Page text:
If you spend any time wandering liquor stores you will have noticed three trends in the spirits world (Give me back my golden Gimlet!) in the last two decades.
The first was the gigantic wave of vodka, sold to the public seeking a brand that suited their “identity” and self-image. Sorry folks. Vodka is vodka. Differences, yeah, but more money is spent on the ad layouts than on the recipes.
The second was the rapid growth of tequila and whisky, particularly Bourbon and parallel to this and the tail end of the vodka craze was the rise of micro-distilleries. As Scotch was adopted as the official world spirit of the sophisticated and successful the demand grew geometrically. This rise coincided with the rise of wealthy populations in the Far East. (In very rough figures approximately 2 billion people in India, China and East Asia saw their incomes grow tenfold between 1990 and 2010.) E.G. I love Lagavulin. In 1994 it cost me $48 a bottle, less than 8 year old Glenfiddich. By 1998 it was up to about $70. By 2002 it was over $100 and today sells for about $135 worldwide.
The Third and current wave was a real rise in micro-distilling and the spirit du jour is Gin, a logical outgrowth of the vodka craze.
Now before you rush out and buy the latest greatest bourbon you need to go back and read the numbers on my example of Lagavulin. The cost of Lagavulin product was essentially unchanged between 1995 and 2010, maybe up by 10 per cent. But the wholesale and retail value went up 300 per cent. These kind of numbers got peoples’ attention. They leave a lot of room for profit.
Micro-distilling was a bunch of geeks fooling around to see what they could make. Surely they could produce a marketable product somewhere under say $135 a bottle… Couple curiousity with a desire to support local business and eat local food and you have a powerful marketing combination.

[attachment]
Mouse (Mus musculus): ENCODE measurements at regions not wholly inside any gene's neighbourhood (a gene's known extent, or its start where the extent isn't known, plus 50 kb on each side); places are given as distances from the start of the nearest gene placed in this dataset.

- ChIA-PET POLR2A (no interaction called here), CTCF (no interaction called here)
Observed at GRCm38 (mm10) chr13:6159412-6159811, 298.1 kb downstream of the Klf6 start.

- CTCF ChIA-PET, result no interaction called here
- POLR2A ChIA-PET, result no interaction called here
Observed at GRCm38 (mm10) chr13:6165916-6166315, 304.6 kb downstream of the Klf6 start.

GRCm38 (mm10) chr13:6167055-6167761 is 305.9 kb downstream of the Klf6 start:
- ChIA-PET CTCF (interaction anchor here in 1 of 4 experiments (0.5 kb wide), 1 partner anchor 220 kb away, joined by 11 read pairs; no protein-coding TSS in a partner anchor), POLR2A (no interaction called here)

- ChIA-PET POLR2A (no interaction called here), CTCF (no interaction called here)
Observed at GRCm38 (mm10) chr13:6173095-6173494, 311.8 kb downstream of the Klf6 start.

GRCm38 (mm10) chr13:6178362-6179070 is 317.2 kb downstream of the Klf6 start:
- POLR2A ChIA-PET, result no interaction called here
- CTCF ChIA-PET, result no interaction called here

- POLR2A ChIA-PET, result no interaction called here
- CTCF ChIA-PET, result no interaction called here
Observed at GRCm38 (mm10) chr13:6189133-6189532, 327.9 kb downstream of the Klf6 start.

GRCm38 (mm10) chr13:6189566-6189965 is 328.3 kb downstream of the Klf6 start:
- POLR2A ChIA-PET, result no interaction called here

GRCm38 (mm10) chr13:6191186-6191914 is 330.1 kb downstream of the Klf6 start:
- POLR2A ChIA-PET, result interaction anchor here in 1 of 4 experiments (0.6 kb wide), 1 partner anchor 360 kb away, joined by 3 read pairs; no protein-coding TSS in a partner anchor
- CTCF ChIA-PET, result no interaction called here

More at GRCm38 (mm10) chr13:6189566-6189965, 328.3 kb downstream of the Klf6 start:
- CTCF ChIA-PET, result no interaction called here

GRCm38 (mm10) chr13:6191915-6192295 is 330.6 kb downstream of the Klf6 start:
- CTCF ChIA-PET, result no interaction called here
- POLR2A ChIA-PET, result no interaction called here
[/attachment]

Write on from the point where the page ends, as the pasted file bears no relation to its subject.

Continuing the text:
The other thing you need to understand is people buy stories, no matter how fictional. So if I write on a label of booze that it was carefully handcrafted by my grandpappy, hiding in the woods while taking the occasional shot at the McCoys, it sounds ever so romantic.
The kicker is Bourbon like scotch needs to be produced in Kentucky…
Enter the world of Boutique spirits. Big Distilleries have huge inventories of aging liquor. Many of them will monetize this by selling off some of the inventory. More than a few “local” distillers are buying product of big distillers, bottling and branding it and selling it on with a good story.
The single most cost effective way to distill is the coffey or column still. It produces neutral grain spirits. Almost all micro-“distilleries” (but not all your honour) buy neutral grain spirits to craft liqueurs, vodkas etc. If you’re doing otherwise your product costs more; maybe a lot more, more than consumers care to pay. (Tanqueray Gin is a fine product and sells for well under half of most micro- and boutique spirits.)
So before you jump on that bottle Al Capone Whisky, or Movie Star Tequila take a hard look at the price. And try to taste the stuff with your tongue rather than your wallet. There are a ton of products out there that are either crap (more than a few come from micro-distilleries) or hugely overpriced and ought to come in a plastic jug and sell at Wally-World for half the price of Jim Beam.
Don’t get me wrong. I love supporting locals. I love talking to them about their products and how they’re made. But I have two rules: 1. I want the truth (“Yeah we bought neutral spirits from NNN and ran some through our still again with some herbs.”) 2. I reserve the right to drink the cheapest spirit on the shelf (Cuervo anyone?) if it tastes better than your product, even though your whisky was carefully hand-crafted in Glen McStinky when they were dodging the revenooers.
I suggest you as a drinker hold these rules close to your heart. Now go forth and drink.